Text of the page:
Still life of Wegovy an injectable prescription weight loss drug that has helped people with obesity. It should be used with a weight loss program and physical activity.
Michael Siluk | UCG | Getty Images
Drugmakers are trying to join a two-horse race to lead the market for popular weight-loss drugs that could be worth tens of billions in less than a decade.
Demand is only expected to grow, leaving room in the segment for lesser-known weight-loss drug candidates such as privately held German drugmaker Boehringer Ingelheim and smaller public companies such as Terns Pharmaceuticals, Viking Therapeutics and Therapeutic Structures.
The next entrants to the booming market have a key window of opportunity in the coming years: Goldman Sachs analysts expect 15 million US adults to take obesity drugs by 2030.
During JPMorgan Healthcare Conference in San Francisco last week, attendees flocked to listen Novo Nordisk and Eli Lilly – the two dominant players in the weight loss drug space – talk about what to expect from blockbuster weight loss drugs this year. Demand for these treatments has skyrocketed and they have fallen into short supply over the past year as they have helped patients lose significant weight over time.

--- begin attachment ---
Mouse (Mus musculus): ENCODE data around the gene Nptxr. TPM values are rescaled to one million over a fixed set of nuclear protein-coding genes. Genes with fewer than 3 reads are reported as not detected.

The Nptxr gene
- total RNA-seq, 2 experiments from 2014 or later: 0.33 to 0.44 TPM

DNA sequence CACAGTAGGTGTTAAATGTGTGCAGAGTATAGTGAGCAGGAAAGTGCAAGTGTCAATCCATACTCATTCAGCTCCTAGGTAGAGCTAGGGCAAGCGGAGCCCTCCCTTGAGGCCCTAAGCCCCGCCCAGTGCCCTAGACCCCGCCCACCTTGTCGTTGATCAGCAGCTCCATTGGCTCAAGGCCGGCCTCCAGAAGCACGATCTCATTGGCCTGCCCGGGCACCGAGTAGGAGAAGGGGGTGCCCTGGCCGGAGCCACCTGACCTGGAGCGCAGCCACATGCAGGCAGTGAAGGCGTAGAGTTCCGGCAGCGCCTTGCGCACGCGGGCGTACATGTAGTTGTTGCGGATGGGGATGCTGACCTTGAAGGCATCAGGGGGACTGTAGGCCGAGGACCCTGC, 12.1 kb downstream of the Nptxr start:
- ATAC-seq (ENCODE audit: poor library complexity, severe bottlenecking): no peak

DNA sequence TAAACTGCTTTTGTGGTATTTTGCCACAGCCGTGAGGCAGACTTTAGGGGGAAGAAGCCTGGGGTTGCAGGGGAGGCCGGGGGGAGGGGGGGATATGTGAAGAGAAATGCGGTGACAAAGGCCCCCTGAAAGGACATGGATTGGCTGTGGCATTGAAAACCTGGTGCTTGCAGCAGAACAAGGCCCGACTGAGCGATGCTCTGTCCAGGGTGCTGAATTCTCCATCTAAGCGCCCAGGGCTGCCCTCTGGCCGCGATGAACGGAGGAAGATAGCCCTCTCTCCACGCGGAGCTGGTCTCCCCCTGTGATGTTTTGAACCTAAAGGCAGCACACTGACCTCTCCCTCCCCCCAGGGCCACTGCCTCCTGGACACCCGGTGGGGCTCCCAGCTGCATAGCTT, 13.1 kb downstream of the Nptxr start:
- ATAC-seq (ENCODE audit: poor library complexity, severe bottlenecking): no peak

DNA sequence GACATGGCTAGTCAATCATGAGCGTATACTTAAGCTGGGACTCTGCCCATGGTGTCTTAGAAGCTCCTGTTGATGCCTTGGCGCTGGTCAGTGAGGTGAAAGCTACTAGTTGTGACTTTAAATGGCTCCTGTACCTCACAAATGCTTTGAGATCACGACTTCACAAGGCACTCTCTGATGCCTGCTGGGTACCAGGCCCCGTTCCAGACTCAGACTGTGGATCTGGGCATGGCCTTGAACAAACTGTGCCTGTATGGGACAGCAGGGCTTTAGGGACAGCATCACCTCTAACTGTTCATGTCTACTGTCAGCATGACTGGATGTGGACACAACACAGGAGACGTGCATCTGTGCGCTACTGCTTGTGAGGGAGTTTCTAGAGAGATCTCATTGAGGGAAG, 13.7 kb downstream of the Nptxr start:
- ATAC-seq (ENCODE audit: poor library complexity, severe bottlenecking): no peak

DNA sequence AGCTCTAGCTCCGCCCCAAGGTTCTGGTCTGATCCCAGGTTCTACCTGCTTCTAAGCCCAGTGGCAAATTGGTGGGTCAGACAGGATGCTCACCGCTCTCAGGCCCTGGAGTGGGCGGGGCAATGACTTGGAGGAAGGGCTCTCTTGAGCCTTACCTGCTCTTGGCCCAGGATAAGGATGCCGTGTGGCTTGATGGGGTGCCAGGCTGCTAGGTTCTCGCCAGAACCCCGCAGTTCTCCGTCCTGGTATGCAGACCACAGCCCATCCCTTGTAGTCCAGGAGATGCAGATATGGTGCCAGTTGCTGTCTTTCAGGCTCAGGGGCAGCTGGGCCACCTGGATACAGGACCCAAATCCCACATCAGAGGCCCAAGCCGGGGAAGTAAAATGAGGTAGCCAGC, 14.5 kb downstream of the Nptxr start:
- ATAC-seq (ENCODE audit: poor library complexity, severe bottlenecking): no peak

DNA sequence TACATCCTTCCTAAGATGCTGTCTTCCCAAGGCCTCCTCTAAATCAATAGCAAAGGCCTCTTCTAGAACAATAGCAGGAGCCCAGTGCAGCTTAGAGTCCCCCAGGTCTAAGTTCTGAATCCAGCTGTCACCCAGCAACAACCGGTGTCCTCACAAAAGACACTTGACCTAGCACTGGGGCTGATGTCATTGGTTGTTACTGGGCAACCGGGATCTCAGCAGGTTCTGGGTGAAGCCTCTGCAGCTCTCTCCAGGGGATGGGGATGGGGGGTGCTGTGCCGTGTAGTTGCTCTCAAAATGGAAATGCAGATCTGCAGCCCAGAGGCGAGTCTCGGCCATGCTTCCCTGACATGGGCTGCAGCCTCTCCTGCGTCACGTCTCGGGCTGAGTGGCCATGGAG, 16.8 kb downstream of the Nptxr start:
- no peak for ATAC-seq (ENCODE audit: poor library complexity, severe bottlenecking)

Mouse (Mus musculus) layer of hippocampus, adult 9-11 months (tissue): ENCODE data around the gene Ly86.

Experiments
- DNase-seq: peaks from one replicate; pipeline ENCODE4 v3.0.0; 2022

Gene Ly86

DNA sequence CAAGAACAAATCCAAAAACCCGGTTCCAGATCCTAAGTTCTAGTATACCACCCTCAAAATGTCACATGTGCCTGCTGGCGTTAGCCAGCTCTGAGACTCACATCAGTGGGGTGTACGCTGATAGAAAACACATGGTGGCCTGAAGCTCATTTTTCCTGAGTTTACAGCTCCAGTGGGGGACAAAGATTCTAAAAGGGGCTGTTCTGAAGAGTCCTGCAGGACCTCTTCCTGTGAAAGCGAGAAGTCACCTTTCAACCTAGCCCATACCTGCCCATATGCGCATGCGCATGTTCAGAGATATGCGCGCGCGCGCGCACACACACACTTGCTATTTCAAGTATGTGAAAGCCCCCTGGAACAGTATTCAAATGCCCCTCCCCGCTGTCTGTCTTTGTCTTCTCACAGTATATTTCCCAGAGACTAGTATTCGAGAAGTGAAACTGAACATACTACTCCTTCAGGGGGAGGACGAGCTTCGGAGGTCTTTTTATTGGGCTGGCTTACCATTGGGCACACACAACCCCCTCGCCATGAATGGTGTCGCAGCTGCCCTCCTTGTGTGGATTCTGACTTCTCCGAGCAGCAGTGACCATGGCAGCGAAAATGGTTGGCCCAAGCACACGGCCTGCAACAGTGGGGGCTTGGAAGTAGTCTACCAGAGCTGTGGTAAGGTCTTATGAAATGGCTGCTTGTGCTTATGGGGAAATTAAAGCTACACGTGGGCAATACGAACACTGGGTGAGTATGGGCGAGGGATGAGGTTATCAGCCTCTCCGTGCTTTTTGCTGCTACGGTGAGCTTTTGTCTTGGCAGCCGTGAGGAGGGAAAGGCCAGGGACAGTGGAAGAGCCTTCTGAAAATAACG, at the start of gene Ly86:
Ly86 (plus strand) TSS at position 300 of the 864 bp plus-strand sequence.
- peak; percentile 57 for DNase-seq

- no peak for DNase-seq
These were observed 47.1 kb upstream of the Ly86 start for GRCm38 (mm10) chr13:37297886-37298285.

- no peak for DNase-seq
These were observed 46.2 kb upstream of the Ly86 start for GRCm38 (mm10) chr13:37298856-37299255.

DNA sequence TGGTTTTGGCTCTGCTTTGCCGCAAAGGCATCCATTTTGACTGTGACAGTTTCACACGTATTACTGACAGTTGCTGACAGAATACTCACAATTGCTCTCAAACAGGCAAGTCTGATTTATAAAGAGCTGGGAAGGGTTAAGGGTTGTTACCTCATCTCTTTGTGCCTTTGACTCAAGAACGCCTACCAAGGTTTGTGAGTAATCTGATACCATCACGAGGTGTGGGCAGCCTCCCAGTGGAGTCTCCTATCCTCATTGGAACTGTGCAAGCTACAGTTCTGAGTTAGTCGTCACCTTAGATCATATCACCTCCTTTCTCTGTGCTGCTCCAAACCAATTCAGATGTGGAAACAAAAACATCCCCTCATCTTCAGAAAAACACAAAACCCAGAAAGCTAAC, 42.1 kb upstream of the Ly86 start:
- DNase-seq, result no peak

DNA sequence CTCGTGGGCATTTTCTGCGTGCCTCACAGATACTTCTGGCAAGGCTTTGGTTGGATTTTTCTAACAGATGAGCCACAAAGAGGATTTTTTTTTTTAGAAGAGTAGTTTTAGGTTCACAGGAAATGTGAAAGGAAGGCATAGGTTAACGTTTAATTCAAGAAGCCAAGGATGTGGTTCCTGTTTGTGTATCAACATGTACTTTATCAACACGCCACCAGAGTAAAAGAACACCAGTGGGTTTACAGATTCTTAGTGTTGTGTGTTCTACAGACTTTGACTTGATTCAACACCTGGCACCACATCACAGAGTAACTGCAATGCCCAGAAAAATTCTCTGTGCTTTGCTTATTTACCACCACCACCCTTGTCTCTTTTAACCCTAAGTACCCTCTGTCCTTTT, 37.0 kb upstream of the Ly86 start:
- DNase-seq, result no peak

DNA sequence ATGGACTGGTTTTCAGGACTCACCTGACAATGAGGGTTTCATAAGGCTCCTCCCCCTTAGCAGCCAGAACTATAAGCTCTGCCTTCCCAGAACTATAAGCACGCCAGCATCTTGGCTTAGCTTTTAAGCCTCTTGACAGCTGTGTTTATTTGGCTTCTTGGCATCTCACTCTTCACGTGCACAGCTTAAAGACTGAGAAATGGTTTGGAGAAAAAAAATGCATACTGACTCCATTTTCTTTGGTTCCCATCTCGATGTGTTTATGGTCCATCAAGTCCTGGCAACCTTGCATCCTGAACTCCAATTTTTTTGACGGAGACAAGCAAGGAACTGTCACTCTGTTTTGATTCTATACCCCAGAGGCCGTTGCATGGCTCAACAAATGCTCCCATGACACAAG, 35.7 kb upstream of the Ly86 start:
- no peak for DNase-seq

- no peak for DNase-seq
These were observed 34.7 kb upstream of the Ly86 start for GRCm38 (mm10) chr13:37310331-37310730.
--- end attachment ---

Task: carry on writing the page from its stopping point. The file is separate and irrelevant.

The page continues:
Other large pharmaceutical companies such as e.g Pfizer — which has a widely followed but so far unsuccessful drug weight loss program — Amgen, Roche and AstraZeneca they also described their market integration strategies.
But other companies with weight-loss drug ambitions have garnered less attention during the weight-loss drug industry’s recent gold rush. They may soon be competing with the bigger players.
Here are some of the lesser known businesses looking to enter the market.
Boehringer Ingelheim is developing one weight loss drug with Danish biotechnology Zealand Pharma company. This company has been working on obesity treatments for almost a decade.
Their experimental drug works by targeting two gut hormones: GLP-1 to suppress appetite and glucagon to increase energy expenditure. Some popular weight loss drugs such as Novo Nordisk’s Wegovy target only GLP-1.
Boehringer Ingelheim in August said it was moving the drug, called survodutide, to a final stage study, bringing it one step closer to possible Food and Drug Administration approval. A mid-stage trial found overweight or obese patients lost up to 19% of their weight after 46 weeks of treatment with the drug.
That weight loss could be closer to 20% to 25% in a phase three trial, Zealand Pharma said ahead of the JPMorgan Healthcare conference last week. It is unclear when this product could win approval.
Smaller drugmakers are developing their own weight loss drugs. They could eventually enter the market through acquisition or partnerships with big pharmaceutical companies.
These companies include Terns Pharmaceuticals, which is much earlier in the development process than Boehringer Ingelheim.